Turns out the vampires and other denizens of the night are right. Longer days are potentially hazardous to human health. It’s not the sunlight that poses the threat, however. It’s lack of sleep, especially on that first Monday after much of the world “Springs Forward”.
“Many people are already chronically sleep-deprived, and Daylight Saving Time can make them even more tired for a few days,” explains Dr. Nidhi Undevia, medical director of the Sleep program at Loyola University Health System.
So what exactly does that mean for human health?
On average, people got to work or school on the first Monday of Daylight Saving Time (DST) after sleeping 40 fewer minutes than normal. And previous studies have shown that there is a higher risk of heart attacks, traffic accidents and workplace injuries on that first Monday of DST as well.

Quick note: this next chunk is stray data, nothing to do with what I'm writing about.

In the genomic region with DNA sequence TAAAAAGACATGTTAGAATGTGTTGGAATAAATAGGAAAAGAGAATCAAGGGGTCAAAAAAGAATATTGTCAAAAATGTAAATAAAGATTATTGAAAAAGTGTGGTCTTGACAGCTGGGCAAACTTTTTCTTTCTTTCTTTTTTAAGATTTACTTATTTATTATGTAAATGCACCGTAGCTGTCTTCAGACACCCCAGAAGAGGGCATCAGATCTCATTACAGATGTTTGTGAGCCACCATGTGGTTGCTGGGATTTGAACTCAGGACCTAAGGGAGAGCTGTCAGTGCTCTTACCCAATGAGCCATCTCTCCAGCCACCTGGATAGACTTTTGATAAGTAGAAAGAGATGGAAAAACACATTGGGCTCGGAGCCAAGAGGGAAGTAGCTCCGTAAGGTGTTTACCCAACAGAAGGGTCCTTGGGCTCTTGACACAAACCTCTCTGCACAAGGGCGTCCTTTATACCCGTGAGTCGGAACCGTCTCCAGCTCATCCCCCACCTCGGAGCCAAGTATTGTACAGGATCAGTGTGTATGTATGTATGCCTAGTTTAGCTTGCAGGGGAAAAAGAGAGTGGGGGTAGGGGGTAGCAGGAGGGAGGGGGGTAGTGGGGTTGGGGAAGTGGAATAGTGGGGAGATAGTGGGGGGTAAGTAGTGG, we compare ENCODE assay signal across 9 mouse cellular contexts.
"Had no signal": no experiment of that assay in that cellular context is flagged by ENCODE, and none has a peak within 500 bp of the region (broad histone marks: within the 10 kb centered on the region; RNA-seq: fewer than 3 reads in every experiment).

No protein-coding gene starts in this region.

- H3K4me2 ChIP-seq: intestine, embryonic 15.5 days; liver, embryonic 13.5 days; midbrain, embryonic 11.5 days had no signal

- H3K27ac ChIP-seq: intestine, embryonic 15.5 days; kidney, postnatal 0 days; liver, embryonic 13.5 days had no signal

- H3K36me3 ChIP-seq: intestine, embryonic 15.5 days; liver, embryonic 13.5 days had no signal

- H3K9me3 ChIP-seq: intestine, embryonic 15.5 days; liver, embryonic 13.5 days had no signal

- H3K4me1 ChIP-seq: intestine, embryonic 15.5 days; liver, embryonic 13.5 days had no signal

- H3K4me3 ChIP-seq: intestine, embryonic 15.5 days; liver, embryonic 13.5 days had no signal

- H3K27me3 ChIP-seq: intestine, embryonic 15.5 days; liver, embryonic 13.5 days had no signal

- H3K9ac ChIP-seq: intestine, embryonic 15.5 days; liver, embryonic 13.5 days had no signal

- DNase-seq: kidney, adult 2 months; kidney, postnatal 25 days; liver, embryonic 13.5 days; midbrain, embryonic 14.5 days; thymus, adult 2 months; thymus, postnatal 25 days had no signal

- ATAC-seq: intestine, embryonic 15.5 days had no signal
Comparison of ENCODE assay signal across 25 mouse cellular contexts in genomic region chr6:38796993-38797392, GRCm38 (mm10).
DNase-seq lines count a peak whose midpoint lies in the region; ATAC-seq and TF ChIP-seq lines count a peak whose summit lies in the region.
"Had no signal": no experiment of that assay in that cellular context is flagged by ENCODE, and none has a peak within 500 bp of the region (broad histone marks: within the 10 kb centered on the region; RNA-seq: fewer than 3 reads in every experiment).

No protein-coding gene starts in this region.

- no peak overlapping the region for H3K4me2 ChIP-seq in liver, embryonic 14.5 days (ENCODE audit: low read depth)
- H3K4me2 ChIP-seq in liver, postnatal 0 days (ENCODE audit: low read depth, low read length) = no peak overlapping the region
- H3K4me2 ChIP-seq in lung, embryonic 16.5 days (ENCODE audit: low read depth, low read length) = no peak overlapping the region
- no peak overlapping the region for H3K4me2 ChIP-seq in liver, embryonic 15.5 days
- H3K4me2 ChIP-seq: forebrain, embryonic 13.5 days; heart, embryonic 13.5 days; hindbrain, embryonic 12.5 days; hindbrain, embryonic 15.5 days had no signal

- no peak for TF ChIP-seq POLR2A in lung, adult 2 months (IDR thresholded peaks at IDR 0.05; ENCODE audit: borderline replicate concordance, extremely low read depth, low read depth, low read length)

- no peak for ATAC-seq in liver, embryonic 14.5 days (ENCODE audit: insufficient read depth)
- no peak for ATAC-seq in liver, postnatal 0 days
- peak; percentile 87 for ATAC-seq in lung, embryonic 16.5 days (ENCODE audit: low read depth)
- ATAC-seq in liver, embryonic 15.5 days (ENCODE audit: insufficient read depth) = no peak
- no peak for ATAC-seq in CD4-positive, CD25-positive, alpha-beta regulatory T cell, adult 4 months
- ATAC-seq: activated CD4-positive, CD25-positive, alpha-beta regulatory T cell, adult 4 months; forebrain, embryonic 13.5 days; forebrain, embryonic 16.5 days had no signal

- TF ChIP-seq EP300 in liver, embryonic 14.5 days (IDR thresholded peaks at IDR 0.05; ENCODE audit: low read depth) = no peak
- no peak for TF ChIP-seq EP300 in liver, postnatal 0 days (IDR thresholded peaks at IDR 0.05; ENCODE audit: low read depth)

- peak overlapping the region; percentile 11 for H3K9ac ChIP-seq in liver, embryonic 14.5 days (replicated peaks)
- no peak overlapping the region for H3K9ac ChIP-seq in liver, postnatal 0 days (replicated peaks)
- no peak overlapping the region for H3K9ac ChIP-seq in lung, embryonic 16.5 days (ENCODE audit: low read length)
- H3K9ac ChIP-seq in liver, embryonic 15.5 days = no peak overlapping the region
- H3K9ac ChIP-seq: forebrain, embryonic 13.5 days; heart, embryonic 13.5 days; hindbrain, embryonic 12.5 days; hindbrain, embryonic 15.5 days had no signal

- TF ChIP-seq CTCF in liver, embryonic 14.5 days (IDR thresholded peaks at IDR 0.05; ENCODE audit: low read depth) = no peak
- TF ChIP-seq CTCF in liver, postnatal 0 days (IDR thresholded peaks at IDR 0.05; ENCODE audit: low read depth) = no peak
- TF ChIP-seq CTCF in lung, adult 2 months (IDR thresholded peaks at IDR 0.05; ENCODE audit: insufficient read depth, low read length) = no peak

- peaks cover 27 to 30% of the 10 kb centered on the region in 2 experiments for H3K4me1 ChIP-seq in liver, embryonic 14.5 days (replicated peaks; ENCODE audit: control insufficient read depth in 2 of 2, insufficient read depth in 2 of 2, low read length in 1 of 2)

To help humans cope with the time change, Undevia recommends:
- Beginning a few days before the time changes, got to bed and get up 10 to 15 minutes earlier each day.
- Don’t nap on the Saturday before the time change.
- Help reset your internal body clock by getting yourself into sunlight as early in the morning as possible.
Of course, everyone could move to places like Arizona, parts of Canada and much of South America, Asia and Africa where Daylight Saving Time is no longer observed. If it ever was. With time springing forward early Sunday morning (late Saturday night) across most of the U.S., most probably can’t move but they do have some time to prepare for the time change. And there’s always next year.